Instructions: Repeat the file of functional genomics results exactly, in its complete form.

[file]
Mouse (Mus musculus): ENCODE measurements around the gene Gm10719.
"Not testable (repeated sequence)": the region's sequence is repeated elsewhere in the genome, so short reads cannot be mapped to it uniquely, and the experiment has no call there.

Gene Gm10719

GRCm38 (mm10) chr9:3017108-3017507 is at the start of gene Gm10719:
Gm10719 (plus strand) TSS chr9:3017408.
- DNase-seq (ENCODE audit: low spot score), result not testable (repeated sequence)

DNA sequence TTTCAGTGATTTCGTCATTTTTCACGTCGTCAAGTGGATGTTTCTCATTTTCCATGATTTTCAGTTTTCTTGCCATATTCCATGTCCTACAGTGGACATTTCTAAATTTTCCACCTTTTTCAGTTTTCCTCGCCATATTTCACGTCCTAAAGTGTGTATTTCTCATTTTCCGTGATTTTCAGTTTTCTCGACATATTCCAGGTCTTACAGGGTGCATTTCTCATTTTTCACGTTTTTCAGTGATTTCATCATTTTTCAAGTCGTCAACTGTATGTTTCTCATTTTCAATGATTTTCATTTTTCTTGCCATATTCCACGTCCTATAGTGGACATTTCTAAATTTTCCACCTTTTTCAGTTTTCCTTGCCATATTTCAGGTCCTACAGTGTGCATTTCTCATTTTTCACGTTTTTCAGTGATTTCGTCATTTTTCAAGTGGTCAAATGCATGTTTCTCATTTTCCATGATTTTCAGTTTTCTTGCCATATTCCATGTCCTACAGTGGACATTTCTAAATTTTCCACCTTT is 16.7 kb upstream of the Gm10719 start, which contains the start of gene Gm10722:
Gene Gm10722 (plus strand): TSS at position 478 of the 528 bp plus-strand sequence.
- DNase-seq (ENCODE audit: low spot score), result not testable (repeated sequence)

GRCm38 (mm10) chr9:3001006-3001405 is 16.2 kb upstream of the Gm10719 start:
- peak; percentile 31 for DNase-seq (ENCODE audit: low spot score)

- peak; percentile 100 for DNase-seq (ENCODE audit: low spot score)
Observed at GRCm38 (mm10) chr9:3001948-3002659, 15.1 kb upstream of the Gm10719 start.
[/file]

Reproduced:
Mouse (Mus musculus): ENCODE measurements around the gene Gm10719.
"Not testable (repeated sequence)": the region's sequence is repeated elsewhere in the genome, so short reads cannot be mapped to it uniquely, and the experiment has no call there.

Gene Gm10719

GRCm38 (mm10) chr9:3017108-3017507 is at the start of gene Gm10719:
Gm10719 (plus strand) TSS chr9:3017408.
- DNase-seq (ENCODE audit: low spot score), result not testable (repeated sequence)

DNA sequence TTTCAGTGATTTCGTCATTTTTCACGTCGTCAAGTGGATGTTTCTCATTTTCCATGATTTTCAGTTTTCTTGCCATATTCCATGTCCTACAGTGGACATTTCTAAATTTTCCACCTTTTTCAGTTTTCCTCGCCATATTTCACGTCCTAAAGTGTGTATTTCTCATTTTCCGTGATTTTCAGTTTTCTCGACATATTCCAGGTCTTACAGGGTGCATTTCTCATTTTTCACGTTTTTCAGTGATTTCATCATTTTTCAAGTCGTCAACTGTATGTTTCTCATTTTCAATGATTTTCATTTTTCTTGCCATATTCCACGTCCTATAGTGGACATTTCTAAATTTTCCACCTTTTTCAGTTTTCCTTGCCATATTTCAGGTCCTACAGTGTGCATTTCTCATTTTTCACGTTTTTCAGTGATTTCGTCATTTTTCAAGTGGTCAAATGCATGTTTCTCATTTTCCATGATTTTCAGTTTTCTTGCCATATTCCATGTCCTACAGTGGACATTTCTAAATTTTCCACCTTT is 16.7 kb upstream of the Gm10719 start, which contains the start of gene Gm10722:
Gene Gm10722 (plus strand): TSS at position 478 of the 528 bp plus-strand sequence.
- DNase-seq (ENCODE audit: low spot score), result not testable (repeated sequence)

GRCm38 (mm10) chr9:3001006-3001405 is 16.2 kb upstream of the Gm10719 start:
- peak; percentile 31 for DNase-seq (ENCODE audit: low spot score)

- peak; percentile 100 for DNase-seq (ENCODE audit: low spot score)
Observed at GRCm38 (mm10) chr9:3001948-3002659, 15.1 kb upstream of the Gm10719 start.